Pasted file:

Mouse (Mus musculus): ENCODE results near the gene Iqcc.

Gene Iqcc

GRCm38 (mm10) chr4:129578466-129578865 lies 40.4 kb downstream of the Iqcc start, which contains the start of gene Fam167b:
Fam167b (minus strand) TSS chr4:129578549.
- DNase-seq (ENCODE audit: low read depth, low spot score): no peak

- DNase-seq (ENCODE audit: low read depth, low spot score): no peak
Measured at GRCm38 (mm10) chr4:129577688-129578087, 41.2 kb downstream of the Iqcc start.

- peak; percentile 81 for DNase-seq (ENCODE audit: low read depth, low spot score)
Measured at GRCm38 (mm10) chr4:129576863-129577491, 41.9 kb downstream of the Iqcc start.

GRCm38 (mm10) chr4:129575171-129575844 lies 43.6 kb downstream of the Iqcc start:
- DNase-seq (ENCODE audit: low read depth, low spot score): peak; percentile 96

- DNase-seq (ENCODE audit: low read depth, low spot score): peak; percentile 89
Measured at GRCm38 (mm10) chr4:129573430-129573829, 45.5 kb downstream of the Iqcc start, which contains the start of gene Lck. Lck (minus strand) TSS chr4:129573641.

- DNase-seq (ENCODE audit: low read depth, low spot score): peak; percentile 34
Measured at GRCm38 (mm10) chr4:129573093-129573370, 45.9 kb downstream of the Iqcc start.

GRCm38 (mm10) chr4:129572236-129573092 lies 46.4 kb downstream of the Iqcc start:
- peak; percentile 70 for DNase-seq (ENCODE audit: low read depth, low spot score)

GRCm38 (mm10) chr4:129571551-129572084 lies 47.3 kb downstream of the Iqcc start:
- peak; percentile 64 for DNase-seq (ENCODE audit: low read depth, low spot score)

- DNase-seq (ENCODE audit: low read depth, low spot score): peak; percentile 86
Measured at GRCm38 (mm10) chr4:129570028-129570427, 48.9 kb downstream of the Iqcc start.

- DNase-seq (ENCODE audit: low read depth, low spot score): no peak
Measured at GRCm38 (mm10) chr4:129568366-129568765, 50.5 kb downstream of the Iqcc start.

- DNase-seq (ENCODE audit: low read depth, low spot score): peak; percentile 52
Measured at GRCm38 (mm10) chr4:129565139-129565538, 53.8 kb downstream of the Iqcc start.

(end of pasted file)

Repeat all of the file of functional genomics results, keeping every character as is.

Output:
Mouse (Mus musculus): ENCODE results near the gene Iqcc.

Gene Iqcc

GRCm38 (mm10) chr4:129578466-129578865 lies 40.4 kb downstream of the Iqcc start, which contains the start of gene Fam167b:
Fam167b (minus strand) TSS chr4:129578549.
- DNase-seq (ENCODE audit: low read depth, low spot score): no peak

- DNase-seq (ENCODE audit: low read depth, low spot score): no peak
Measured at GRCm38 (mm10) chr4:129577688-129578087, 41.2 kb downstream of the Iqcc start.

- peak; percentile 81 for DNase-seq (ENCODE audit: low read depth, low spot score)
Measured at GRCm38 (mm10) chr4:129576863-129577491, 41.9 kb downstream of the Iqcc start.

GRCm38 (mm10) chr4:129575171-129575844 lies 43.6 kb downstream of the Iqcc start:
- DNase-seq (ENCODE audit: low read depth, low spot score): peak; percentile 96

- DNase-seq (ENCODE audit: low read depth, low spot score): peak; percentile 89
Measured at GRCm38 (mm10) chr4:129573430-129573829, 45.5 kb downstream of the Iqcc start, which contains the start of gene Lck. Lck (minus strand) TSS chr4:129573641.

- DNase-seq (ENCODE audit: low read depth, low spot score): peak; percentile 34
Measured at GRCm38 (mm10) chr4:129573093-129573370, 45.9 kb downstream of the Iqcc start.

GRCm38 (mm10) chr4:129572236-129573092 lies 46.4 kb downstream of the Iqcc start:
- peak; percentile 70 for DNase-seq (ENCODE audit: low read depth, low spot score)

GRCm38 (mm10) chr4:129571551-129572084 lies 47.3 kb downstream of the Iqcc start:
- peak; percentile 64 for DNase-seq (ENCODE audit: low read depth, low spot score)

- DNase-seq (ENCODE audit: low read depth, low spot score): peak; percentile 86
Measured at GRCm38 (mm10) chr4:129570028-129570427, 48.9 kb downstream of the Iqcc start.

- DNase-seq (ENCODE audit: low read depth, low spot score): no peak
Measured at GRCm38 (mm10) chr4:129568366-129568765, 50.5 kb downstream of the Iqcc start.

- DNase-seq (ENCODE audit: low read depth, low spot score): peak; percentile 52
Measured at GRCm38 (mm10) chr4:129565139-129565538, 53.8 kb downstream of the Iqcc start.